National Councils Begin Getting Behind Employer Sponsored Retirement Plans

Retirement Planning

In 2008, when the bottom dropped out of the U.S. economy and the country was faced with unprecedented company closures, one of the first extras to be cut by corporate boards was the retirement plan offered to employees. Pre-recession, many companies offered extensive plans to their staff and would often even match contributions as an incentive to help people save.

As the economy continues to recuperate, legislators and employment councils are eager to see companies once again offering employer-sponsored retirement plans to their employees. They are not looking for government run or supervised laws which can be very restrictive for many companies. An expanded version of older legislation that would allow employer sponsorship as a means to educate and encourage their staff to save wisely is what could help make a difference for many blue collar workers.

For the first time, the American Council of Life Insurers, the AARP and the Insured Retirement Institute are standing up to back new legislation that may provide a bright future for companies and employees. New legislation brought forward by Rep. Richard Neal, D(Mass.) has a chance at taking the best parts of the Retirement Enhancement & Savings Act and bringing it to the floor with some important improvements.

With our nation’s seniors living longer, healthier lives and many workers retiring earlier and earlier, it’s time to start encouraging employee savings where necessary. With the average cost of about $250 per year for term coverage, there are many employees that just can’t fit that into their budgets. The new legislation will require employers to offer an automatic deduction to workers that would go directly into an investment account. There will be no requirement to match or contribute on the part of the employers, and many small businesses will be exempt depending on the size of their staff. In the past, similar legislation has been beaten down by the Republican party as an attack on the survival of smaller businesses. With the adjustments that have now been made, the industry is hopeful that this new plan will help more people save efficiently for their retirement.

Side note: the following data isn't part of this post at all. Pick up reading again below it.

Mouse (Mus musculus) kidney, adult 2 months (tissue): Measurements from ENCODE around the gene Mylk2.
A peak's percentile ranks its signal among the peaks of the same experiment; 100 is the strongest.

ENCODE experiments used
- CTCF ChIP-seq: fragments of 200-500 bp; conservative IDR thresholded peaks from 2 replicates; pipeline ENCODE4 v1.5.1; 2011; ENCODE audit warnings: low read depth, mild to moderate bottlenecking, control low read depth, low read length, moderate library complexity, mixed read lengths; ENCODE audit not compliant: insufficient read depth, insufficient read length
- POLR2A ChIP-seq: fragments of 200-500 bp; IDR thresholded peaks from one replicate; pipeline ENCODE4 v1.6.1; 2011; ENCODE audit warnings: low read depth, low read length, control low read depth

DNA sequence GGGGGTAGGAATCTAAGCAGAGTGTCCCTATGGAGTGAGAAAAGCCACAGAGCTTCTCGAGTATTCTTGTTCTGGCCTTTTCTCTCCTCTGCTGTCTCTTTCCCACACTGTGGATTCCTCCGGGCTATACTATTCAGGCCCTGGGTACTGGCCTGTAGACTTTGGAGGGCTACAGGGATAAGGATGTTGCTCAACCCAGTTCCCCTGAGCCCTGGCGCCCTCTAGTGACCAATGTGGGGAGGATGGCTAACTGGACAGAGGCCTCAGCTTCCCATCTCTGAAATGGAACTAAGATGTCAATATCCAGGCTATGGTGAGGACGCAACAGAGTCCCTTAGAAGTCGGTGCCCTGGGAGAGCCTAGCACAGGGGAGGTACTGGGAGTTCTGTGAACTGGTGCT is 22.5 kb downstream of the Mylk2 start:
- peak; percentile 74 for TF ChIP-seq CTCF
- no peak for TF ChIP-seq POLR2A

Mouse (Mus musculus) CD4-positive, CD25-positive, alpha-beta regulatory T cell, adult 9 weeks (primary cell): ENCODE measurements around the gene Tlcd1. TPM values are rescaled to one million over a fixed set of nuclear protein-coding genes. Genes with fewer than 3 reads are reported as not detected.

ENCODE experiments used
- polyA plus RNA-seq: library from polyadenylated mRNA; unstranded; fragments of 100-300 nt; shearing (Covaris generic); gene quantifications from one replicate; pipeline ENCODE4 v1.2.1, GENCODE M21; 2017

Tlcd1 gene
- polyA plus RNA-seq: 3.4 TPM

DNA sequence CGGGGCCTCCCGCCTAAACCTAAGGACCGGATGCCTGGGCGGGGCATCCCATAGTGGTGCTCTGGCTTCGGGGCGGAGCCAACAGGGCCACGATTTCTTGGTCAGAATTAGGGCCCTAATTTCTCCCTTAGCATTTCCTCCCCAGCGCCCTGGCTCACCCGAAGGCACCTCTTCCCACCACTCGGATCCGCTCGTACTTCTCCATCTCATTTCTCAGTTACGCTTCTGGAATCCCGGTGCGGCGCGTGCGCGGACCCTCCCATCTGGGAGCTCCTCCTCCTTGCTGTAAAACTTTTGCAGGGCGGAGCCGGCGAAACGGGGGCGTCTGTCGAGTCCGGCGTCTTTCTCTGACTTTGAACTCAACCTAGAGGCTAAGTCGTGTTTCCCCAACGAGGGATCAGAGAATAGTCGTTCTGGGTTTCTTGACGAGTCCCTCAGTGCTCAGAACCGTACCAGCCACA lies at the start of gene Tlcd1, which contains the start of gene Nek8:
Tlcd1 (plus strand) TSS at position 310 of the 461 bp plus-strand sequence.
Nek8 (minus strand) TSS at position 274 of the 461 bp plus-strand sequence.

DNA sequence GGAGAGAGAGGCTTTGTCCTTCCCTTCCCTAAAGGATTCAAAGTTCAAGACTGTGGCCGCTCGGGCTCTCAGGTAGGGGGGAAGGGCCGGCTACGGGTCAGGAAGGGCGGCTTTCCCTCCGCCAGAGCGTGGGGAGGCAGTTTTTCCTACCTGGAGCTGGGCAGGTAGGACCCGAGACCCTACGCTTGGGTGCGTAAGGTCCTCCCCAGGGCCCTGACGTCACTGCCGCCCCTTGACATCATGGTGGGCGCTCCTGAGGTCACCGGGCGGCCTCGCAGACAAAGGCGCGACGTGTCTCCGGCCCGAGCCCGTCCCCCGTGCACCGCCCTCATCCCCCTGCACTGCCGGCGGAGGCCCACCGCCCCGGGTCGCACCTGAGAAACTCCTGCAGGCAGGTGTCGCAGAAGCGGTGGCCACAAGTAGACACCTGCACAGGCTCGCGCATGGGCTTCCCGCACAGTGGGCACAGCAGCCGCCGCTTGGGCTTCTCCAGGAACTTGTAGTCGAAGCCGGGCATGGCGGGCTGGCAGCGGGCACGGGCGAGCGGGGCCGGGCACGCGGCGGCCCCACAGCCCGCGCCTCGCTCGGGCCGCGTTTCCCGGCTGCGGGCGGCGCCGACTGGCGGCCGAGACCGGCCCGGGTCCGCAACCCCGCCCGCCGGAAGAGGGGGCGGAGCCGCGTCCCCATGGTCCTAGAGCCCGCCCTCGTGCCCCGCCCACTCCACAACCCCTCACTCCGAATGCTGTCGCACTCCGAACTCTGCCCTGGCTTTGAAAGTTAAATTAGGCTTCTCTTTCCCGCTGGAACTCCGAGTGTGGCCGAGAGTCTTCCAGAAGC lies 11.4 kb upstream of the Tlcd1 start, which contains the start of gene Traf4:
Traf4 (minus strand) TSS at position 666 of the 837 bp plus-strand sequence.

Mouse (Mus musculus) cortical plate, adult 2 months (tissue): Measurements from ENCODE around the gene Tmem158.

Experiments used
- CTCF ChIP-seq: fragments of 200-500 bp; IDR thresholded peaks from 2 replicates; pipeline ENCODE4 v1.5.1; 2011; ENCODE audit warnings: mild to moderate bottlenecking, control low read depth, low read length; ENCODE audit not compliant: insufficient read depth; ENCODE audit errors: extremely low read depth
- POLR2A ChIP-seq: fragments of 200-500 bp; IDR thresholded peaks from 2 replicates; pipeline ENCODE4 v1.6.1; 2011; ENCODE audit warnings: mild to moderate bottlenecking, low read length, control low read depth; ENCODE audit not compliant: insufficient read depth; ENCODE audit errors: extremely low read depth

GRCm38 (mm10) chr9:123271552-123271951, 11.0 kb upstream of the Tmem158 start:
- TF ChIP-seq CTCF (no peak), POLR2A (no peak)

Companies will be required to properly educate and guide their employees in the investment process so that newer or less experienced investors can make wise decisions. It will be up to the individual what plans they want to participate in and how much they want to slate into the accounts. The employer will have control over whether or not they choose to contribute to each account as an employment incentive. Either way, the goal is to get people investing in themselves and their futures again.

The American Council of Life Insurers (ACOLI) states that the goal of this new legislation is to encourage healthy and conscious investment opportunities for the average worker. When insurance policies are offered through an employer, the premiums can be offered at much lower bulk rates. This can give many people the chance to get the coverage they need at prices that aren’t available to them if they try to get coverage on their own.

The legislation is still under construction with Rep. Richard Neal collaborating with several members of the national council and the AARP to ensure that the bill that goes to the floor is in the best interest of the average American retirement investor.

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